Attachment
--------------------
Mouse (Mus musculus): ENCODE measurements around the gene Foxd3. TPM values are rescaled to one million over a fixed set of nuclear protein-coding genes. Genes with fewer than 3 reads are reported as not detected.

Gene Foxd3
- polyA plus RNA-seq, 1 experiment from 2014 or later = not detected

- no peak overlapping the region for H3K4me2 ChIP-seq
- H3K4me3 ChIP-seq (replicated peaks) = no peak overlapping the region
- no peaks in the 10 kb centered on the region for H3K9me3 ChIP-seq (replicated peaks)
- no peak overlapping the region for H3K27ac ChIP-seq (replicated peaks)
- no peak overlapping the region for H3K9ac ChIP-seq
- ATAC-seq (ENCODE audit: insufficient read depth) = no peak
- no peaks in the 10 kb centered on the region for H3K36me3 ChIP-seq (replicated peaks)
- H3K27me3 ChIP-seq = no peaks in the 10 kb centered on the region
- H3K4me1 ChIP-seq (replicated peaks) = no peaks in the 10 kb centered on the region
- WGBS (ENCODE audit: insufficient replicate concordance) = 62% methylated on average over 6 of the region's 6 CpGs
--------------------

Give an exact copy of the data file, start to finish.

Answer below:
Mouse (Mus musculus): ENCODE measurements around the gene Foxd3. TPM values are rescaled to one million over a fixed set of nuclear protein-coding genes. Genes with fewer than 3 reads are reported as not detected.

Gene Foxd3
- polyA plus RNA-seq, 1 experiment from 2014 or later = not detected

- no peak overlapping the region for H3K4me2 ChIP-seq
- H3K4me3 ChIP-seq (replicated peaks) = no peak overlapping the region
- no peaks in the 10 kb centered on the region for H3K9me3 ChIP-seq (replicated peaks)
- no peak overlapping the region for H3K27ac ChIP-seq (replicated peaks)
- no peak overlapping the region for H3K9ac ChIP-seq
- ATAC-seq (ENCODE audit: insufficient read depth) = no peak
- no peaks in the 10 kb centered on the region for H3K36me3 ChIP-seq (replicated peaks)
- H3K27me3 ChIP-seq = no peaks in the 10 kb centered on the region
- H3K4me1 ChIP-seq (replicated peaks) = no peaks in the 10 kb centered on the region
- WGBS (ENCODE audit: insufficient replicate concordance) = 62% methylated on average over 6 of the region's 6 CpGs